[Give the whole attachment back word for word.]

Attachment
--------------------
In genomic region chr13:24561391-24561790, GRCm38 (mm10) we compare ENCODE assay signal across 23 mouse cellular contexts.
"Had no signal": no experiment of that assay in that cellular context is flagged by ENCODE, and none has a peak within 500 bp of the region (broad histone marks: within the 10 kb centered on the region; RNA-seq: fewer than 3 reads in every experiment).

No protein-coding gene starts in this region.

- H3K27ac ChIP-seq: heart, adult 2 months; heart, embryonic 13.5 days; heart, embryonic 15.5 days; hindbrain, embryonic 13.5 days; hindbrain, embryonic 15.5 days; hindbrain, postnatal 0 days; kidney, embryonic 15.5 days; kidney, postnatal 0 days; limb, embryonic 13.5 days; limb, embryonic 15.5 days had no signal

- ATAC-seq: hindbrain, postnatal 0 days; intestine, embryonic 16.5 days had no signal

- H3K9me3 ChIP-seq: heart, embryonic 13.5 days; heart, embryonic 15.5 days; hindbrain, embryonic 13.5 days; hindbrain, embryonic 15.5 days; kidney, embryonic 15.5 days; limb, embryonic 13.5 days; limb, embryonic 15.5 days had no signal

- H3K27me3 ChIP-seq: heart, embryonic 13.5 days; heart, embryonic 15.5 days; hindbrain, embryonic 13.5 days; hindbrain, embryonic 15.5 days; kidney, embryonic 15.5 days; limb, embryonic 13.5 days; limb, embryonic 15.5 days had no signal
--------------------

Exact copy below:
In genomic region chr13:24561391-24561790, GRCm38 (mm10) we compare ENCODE assay signal across 23 mouse cellular contexts.
"Had no signal": no experiment of that assay in that cellular context is flagged by ENCODE, and none has a peak within 500 bp of the region (broad histone marks: within the 10 kb centered on the region; RNA-seq: fewer than 3 reads in every experiment).

No protein-coding gene starts in this region.

- H3K27ac ChIP-seq: heart, adult 2 months; heart, embryonic 13.5 days; heart, embryonic 15.5 days; hindbrain, embryonic 13.5 days; hindbrain, embryonic 15.5 days; hindbrain, postnatal 0 days; kidney, embryonic 15.5 days; kidney, postnatal 0 days; limb, embryonic 13.5 days; limb, embryonic 15.5 days had no signal

- ATAC-seq: hindbrain, postnatal 0 days; intestine, embryonic 16.5 days had no signal

- H3K9me3 ChIP-seq: heart, embryonic 13.5 days; heart, embryonic 15.5 days; hindbrain, embryonic 13.5 days; hindbrain, embryonic 15.5 days; kidney, embryonic 15.5 days; limb, embryonic 13.5 days; limb, embryonic 15.5 days had no signal

- H3K27me3 ChIP-seq: heart, embryonic 13.5 days; heart, embryonic 15.5 days; hindbrain, embryonic 13.5 days; hindbrain, embryonic 15.5 days; kidney, embryonic 15.5 days; limb, embryonic 13.5 days; limb, embryonic 15.5 days had no signal